24 hours in Italy | TEFL Institute of Ireland

24 hours in Italy

Teaching English in Italy

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Here I am in the South of Italy, I arrived this morning from the UK (as you can see in the photo) and it’s fair to say that my first 24 hours have been eventful! The moment I stepped off the plane I felt a real buzz of excitement that I’ve finally arrived in Bari and ready for my next ESL adventure which I will be sharing with you.

 

My school director picked me up from the airport and drove me to my apartment located near the school. It’s never easy moving to a foreign country and settling in takes a bit of time, so don’t panic! Italy will be the forth country I’ve lived in to teach ESL and I’m just thankful I can put some milk in the fridge on the first day. Little things like that makes it easier to adjust and for sure exploring the area is important, such as finding a local supermarket. Another great feature of my apartment is that my room opens onto a large terrace which offers panoramic views of the suburbs and with the weather still being warm, I’m able to sit outside during the evening with flatmates.

 

As for my first impressions of Italy, it’s loud! Not what I expected, but, in a good way, its caught me by surprise and for sure this offers a cultural and communicative exchange between teacher and students since I have a lot of questions to ask. People I’ve met so far have been friendly and I’ve already tried some traditional Italian cuisine famous from the Southern region, such as ‘Orecchiette Piccole Ore’… very tasty. The language school is located near cafes and small restaurants which close for Siesta which was new to me, the idea of shutdown in the afternoon is one that I’ll need a bit of time getting used to.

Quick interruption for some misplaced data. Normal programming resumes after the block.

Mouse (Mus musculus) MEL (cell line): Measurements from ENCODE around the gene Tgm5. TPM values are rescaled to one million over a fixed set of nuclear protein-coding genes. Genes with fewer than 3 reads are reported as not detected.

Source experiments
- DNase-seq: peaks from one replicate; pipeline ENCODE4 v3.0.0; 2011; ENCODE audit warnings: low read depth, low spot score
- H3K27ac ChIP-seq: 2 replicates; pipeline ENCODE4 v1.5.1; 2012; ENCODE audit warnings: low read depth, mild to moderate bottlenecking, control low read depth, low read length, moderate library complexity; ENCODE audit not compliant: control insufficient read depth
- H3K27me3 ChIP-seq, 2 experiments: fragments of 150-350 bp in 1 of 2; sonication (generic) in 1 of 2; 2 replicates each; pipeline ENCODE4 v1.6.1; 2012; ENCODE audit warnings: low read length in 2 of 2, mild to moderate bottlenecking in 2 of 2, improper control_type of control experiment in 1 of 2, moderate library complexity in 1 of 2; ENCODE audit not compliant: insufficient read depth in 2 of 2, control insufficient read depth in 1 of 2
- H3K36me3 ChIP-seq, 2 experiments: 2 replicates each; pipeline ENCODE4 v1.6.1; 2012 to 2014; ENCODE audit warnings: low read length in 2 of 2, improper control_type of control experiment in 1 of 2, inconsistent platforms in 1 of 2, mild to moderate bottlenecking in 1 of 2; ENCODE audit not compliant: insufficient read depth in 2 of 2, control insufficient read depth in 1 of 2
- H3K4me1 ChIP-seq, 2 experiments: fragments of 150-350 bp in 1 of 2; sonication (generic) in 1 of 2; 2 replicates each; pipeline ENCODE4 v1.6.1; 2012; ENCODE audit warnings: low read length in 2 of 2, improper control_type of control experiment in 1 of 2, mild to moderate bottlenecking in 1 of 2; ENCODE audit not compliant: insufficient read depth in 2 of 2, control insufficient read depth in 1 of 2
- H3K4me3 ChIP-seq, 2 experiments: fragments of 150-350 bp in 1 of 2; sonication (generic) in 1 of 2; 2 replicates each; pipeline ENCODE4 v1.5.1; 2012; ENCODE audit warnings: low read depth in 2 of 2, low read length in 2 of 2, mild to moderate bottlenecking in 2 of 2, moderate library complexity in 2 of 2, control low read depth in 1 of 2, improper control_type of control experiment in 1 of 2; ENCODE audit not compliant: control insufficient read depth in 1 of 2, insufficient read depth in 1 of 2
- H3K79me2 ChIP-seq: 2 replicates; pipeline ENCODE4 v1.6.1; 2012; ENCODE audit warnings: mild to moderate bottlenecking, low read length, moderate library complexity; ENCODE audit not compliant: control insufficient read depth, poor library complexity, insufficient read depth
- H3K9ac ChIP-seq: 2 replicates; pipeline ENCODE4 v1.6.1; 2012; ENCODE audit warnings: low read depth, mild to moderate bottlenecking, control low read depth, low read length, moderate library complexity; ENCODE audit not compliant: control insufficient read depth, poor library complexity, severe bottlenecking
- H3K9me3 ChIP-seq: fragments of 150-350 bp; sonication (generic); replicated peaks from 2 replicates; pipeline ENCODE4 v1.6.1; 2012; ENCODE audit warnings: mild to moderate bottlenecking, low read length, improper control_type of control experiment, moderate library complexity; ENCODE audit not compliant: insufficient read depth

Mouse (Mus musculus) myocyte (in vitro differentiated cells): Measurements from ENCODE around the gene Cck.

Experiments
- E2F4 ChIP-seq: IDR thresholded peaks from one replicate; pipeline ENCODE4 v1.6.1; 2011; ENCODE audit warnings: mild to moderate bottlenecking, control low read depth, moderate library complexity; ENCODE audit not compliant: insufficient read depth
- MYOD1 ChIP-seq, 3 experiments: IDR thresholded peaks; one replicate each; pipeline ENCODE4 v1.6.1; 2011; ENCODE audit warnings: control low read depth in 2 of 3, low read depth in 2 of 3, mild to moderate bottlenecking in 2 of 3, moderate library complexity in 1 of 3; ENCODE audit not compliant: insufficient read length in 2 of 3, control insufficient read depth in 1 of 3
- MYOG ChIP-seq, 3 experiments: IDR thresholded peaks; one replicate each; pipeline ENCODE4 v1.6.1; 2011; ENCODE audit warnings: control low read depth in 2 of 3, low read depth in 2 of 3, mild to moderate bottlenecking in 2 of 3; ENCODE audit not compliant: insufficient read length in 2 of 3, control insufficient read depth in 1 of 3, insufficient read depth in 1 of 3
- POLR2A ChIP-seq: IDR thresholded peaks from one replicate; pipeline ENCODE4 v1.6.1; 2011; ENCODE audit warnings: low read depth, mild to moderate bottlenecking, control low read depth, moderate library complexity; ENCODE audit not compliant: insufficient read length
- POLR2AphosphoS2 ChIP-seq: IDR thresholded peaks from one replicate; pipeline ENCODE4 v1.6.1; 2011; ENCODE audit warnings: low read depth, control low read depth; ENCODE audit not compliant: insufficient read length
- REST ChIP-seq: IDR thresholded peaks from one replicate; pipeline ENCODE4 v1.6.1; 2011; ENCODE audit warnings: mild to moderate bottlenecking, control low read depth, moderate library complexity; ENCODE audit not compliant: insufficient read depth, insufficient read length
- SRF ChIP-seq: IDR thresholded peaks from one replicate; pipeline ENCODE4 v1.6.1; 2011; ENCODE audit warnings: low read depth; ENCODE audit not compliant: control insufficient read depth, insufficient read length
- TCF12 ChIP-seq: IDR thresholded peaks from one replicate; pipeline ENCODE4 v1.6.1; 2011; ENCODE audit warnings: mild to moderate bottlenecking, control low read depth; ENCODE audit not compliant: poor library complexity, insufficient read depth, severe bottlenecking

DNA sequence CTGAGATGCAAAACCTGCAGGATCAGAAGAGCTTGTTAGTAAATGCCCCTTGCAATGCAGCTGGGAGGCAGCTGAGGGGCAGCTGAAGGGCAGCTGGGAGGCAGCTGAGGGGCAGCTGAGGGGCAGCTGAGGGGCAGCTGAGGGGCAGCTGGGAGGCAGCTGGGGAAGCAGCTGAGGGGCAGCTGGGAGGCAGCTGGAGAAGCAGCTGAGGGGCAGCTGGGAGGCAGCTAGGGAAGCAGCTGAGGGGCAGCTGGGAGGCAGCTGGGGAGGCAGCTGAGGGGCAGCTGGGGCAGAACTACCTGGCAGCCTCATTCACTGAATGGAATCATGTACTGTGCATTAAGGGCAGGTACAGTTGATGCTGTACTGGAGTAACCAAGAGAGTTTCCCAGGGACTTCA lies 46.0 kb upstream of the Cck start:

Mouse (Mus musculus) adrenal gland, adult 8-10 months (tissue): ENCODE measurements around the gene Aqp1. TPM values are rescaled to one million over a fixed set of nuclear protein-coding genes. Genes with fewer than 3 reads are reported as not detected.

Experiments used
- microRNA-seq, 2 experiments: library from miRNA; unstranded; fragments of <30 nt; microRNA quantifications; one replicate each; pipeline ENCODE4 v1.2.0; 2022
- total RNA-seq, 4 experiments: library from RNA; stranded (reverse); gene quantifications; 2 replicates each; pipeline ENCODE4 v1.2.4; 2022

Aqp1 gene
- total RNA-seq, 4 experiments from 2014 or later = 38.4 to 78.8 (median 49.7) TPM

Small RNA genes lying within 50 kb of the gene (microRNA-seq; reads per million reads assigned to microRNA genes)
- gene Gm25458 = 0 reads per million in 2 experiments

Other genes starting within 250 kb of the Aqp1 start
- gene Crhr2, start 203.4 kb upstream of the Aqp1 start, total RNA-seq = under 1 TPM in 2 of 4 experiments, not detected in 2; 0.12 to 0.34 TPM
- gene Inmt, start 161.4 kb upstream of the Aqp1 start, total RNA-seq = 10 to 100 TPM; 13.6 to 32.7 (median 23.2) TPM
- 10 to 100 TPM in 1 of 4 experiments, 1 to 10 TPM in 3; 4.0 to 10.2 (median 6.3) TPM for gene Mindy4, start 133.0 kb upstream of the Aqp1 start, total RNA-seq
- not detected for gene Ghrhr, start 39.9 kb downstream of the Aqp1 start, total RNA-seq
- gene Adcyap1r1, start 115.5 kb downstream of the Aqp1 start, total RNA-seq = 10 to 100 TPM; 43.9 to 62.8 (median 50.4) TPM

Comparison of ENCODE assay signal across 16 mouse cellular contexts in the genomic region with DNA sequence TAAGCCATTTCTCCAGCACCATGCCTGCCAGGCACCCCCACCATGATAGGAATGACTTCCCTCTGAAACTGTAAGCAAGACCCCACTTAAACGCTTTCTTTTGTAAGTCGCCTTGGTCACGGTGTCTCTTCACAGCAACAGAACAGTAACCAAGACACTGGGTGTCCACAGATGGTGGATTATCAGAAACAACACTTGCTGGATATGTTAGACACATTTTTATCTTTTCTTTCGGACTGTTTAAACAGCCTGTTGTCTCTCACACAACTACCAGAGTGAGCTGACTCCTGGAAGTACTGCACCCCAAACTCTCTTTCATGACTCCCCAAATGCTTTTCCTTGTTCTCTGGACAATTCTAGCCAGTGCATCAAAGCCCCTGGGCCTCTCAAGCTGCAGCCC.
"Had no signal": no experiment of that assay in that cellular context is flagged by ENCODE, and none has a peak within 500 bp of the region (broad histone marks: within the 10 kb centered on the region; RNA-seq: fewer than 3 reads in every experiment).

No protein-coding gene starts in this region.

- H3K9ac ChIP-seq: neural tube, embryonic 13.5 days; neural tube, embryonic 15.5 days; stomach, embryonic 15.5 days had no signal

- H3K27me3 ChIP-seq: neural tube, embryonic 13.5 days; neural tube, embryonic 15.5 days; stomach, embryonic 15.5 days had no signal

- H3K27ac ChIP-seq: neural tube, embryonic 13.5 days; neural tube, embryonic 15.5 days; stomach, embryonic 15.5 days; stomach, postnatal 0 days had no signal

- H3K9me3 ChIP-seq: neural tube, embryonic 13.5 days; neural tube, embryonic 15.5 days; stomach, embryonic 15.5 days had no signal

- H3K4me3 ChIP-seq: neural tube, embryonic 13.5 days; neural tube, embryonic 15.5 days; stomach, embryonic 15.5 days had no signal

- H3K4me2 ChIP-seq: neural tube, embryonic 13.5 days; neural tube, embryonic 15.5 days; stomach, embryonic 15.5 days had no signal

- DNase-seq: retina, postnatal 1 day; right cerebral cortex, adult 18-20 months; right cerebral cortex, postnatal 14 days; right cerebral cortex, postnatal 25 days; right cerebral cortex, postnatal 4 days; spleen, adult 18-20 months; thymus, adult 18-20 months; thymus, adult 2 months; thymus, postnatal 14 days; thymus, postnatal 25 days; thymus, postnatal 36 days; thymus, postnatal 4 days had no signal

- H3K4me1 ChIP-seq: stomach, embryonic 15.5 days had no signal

For now my understanding of Italian is none existent, but hopefully I’ll be able to practice occasionally, with flatmates and in everyday life such as when ordering an espresso in a cafe (remembering that only tourists drink cappuccino after 10am) the aim is to take some Italian lessons once I’ve settled in and feel a bit more comfortable with the cultural offerings, also apparently my Italian accent isn’t so bad. Later in the week I will explore more of Bari, in particular the old town since I’m interested in architecture and history.

 

I’m looking forward to starting my first day of teaching tomorrow and meeting staff and students. I’ve been given a basic timetable which includes teaching young learners, teenagers, adults and Cambridge exams which will provide me with more experience of exam preparation and marking. My first lesson for each group will consist of warmer activities, I won’t be jumping straight into a course book, instead I’ll use some ESL materials to assess the students level of English. This will be discussed in my next blog, watch this space!

 

Ps. the old school Italian Fiat cars driving around sum up my love of Italy. Ciao

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